Rosen, a former senior lobbyist with the American Israel Public Affairs
Committee, said Arab countries have used Europe to pressure Washington to
weaken the U.S. relationship with Israel. He said successive U.S.
administrations have regarded Europe as vital for the world economy, NATO as
well as American dominance in the Middle East.
"Europe is not hostile to Israel on every issue, and not every European
intervention with U.S. officials is meant to move U.S. policy in the Arab
direction," the report, published in the Middle East Quarterly," said. "But,
on the whole, the Arab road to Washington runs through Paris, London, and
Rosen said the Europeans have been far more effective than the
Arab-American lobby. The report also played down the so-called "petrodollar
lobby," led by Saudi Arabia, in reducing U.S. policy toward Israel.
"The strongest external force pressuring the U.S. government to distance
itself from Israel is not the Arab-American organizations, the Arab
embassies, the oil companies, or the petrodollar lobby," the report said.
"Rather, it is the Europeans, especially the British, French, and Germans,
that are the most influential Arab lobby to the U.S. government. The Arabs
consider Europe to be the soft underbelly of the U.S. alliance with Israel
and the best way to drive a wedge between the two historic allies."
Rosen said Britain, France and Germany wield the greatest influence over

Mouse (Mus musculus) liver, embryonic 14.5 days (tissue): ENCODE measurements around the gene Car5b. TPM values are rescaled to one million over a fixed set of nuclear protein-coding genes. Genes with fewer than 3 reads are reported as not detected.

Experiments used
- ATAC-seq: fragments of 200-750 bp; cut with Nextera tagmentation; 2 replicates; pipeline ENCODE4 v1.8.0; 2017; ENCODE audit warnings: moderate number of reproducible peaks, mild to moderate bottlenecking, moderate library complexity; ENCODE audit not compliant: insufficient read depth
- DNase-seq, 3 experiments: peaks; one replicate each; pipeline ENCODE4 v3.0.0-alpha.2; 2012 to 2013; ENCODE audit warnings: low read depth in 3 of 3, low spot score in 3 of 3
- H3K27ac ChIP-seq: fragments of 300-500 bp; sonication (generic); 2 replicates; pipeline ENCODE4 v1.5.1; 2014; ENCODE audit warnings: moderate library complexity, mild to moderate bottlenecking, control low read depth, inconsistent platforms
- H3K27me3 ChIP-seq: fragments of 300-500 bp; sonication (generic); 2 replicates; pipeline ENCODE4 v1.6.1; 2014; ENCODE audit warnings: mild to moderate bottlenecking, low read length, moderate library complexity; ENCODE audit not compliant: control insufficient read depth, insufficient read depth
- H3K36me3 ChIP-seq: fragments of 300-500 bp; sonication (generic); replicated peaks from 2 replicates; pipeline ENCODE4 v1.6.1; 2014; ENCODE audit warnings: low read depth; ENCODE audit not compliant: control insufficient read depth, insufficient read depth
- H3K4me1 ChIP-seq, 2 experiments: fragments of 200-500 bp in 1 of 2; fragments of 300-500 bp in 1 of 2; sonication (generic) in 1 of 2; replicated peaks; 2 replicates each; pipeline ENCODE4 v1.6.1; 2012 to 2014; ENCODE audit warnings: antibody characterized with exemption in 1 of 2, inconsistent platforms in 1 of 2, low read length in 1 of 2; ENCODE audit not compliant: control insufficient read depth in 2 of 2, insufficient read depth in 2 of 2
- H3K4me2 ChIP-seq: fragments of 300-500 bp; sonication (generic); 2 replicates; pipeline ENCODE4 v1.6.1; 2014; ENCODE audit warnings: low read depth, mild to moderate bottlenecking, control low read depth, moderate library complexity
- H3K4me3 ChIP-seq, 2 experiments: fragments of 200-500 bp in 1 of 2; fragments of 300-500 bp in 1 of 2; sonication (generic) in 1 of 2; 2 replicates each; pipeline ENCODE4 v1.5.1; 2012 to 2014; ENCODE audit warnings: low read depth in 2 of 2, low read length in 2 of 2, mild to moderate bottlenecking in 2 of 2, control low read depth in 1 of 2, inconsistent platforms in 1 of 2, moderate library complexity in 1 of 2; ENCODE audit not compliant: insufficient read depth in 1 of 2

Washington's foreign policy establishment. They said the leaders of the
three EU states, which have threatened to embark on an independent policy,
have easier access to the president and his senior aides than either Arabs
The EU states were said to have been pressing Washington to engage with
Hamas and Hizbullah, force Israeli concessions to the PA and oppose Jewish
construction in the West Bank and most of Jerusalem. The report said the EU
has been working intensively behind the scenes to pressure Israel to
establish a Palestinian state in the West Bank.
"One of the things the Europeans want from Washington is intensified
pressure on Jerusalem to make concessions in peace negotiations, in order to
get an agreement with the Palestinians," the report said. "Europeans like
the idea of deadlines, international conferences, verbal and economic
pressure on Israel, and other devices, to dislodge the Israeli government
from what they tend to see as its 'intransigence.'"
In 1991, the report said, then-British Prime Minister John Major
scuttled an Israeli-U.S. deal that would have enabled $10 billion worth of
American loan guarantees to the Jewish state. Major was said to have changed
the mind of President George Bush, who then asked Congress to delay the loan
"Assistant secretaries, office directors, and senior advisers give
special weight to the opinions of their French, German, and British
counterparts and spend more time with them than they do with the Arabs," the
report said. "These Europeans also have easy access to members of Congress
and their senior staffs."